Figure 5
The effects of PACAP upon macrophage TLR4 activation in vitro. Bone marrow-derived macrophages were stimulated with LPS in the absence or presence of PACAP peptides with H-89 (PKA inhibitor), or DMSO (control). The production of (a) TNF-α, (b) ...

PACAP prevents hepatocyte death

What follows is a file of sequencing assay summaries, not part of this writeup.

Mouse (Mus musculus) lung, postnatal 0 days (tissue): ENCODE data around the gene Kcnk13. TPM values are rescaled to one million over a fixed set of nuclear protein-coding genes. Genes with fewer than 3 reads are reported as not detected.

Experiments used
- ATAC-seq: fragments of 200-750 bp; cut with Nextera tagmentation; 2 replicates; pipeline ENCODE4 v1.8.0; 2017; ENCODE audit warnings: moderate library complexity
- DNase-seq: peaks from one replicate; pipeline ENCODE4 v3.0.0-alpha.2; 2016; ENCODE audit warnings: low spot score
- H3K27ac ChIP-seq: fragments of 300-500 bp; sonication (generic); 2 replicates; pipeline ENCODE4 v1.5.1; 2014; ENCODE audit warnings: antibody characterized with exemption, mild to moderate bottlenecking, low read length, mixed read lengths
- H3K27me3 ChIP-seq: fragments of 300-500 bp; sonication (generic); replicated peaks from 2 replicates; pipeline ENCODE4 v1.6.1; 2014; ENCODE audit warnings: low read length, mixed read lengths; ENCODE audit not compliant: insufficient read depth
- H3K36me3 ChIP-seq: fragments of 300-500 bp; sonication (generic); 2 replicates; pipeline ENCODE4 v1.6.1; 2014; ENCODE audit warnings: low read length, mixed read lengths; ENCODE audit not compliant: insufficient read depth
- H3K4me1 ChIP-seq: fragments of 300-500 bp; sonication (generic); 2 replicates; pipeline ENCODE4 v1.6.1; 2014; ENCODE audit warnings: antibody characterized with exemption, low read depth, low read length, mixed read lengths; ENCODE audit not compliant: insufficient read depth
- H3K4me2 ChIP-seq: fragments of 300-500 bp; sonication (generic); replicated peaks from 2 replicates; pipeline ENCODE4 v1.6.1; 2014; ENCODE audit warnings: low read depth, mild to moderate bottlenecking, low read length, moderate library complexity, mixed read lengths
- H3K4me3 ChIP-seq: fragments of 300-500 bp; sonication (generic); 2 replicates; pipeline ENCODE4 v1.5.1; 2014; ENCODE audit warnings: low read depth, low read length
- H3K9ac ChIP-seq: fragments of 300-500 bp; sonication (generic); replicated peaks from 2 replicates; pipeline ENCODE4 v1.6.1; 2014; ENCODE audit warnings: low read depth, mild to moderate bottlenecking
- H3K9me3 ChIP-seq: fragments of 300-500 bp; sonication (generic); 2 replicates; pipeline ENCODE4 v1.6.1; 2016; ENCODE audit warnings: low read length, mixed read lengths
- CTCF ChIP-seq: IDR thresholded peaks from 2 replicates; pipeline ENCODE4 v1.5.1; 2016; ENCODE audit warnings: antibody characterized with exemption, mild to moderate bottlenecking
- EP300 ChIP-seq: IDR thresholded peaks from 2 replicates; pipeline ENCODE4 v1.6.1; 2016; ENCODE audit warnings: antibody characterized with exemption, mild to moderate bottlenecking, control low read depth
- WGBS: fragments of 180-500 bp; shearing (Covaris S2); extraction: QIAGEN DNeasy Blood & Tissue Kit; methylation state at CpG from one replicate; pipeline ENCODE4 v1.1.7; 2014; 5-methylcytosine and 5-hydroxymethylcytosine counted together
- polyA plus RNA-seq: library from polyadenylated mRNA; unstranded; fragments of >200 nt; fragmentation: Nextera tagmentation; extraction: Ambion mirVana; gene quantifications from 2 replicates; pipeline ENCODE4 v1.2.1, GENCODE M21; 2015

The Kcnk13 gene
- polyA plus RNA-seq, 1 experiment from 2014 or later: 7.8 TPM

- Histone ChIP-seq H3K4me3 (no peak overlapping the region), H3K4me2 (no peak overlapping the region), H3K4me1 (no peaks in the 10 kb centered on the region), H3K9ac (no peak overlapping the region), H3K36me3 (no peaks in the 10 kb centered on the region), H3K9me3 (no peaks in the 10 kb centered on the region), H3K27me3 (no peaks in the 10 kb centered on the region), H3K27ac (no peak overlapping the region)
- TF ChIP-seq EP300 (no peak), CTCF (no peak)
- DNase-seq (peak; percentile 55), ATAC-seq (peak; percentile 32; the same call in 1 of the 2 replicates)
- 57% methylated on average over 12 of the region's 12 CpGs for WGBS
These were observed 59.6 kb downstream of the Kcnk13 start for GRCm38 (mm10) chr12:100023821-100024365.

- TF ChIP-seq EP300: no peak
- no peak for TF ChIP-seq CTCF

To analyze the immunomodulatory function of cAMP-PKA signaling in hepatocytes, we designed primary hepatocyte culture systems to mimic liver IR-mediated hepatocellular damage in vivo. Since necrosis and apoptosis are essential in the mechanism of liver IRI, we used hydrogen peroxide (H2O2) to mimic in vivo ROS-triggered hepatocyte necrosis, or TNF-α/actinomycin D (ActD) to induce apoptosis. Native mouse hepatocytes were cultured in the presence of PACAP; with H-89 (PKA antagonist); or DMSO (control). Addition of PACAP27/PACAP38 consistently suppressed the hepatocyte death, assessed by FACS-assisted frequency (%) of Annexin V+7-AAD+ cells (Fig. 6a: H2O2 − 3.3±2.6/3.4±2.8 vs. 13.8±3.6; TNF-α+ActD − 4.8±2.3/3.1±2.5 vs. 15.6±2.5; p<0.001); diminished caspase-3 activity (pmol/min/5×10E4 cells) (Fig. 6b: H2O2 − 0.09±0.07/0.09±0.07 vs. 0.29±0.17; TNF-α+ActD − 0.58±0.13/0.58±0.13 vs. 1.91±0.32; p<0.001); LDH release (%) (Fig. 6c: H2O2 − 10.39±2.29/10.36±2.28 vs. 19.19±5.26; TNF-α+ActD − 15.58±4.23/15.54±4.22 vs. 37.62±9.58; p<0.01); and ALT release (%) (Fig. 6d: H2O2 − 10.98±2.06/11.06±2.03 vs. 22.58±4.58; TNF-α+ActD − 13.97±3.80/14.10±3.75 vs. 36.36±8.58; p<0.01), as compared with controls. In contrast, PKA inhibition enhanced hepatocyte death (Fig. 6a: H2O2 − 10.1±3.1/11.2±3.2; TNF-α+ActD − 13.4±2.7/13.3±2.8); and caspase-3 activity (Fig. 6b: H2O2 − 0.27±0.17/0.26±0.16; TNF-α+ActD − 1.85±0.31/1.74±0.30). In addition, PKA inhibition increased LDH (Fig. 6c: H2O2 − 18.63±5.03/18.45±5.03; TNF-α+ActD − 36.22±9.24/35.88±9.22); and ALT (Fig. 6 d: H2O2 − 21.97±4.63/22.20±4.57; TNF-α+ActD − 35.15±8.49/35.52±8.39) release in hepatocyte cultures.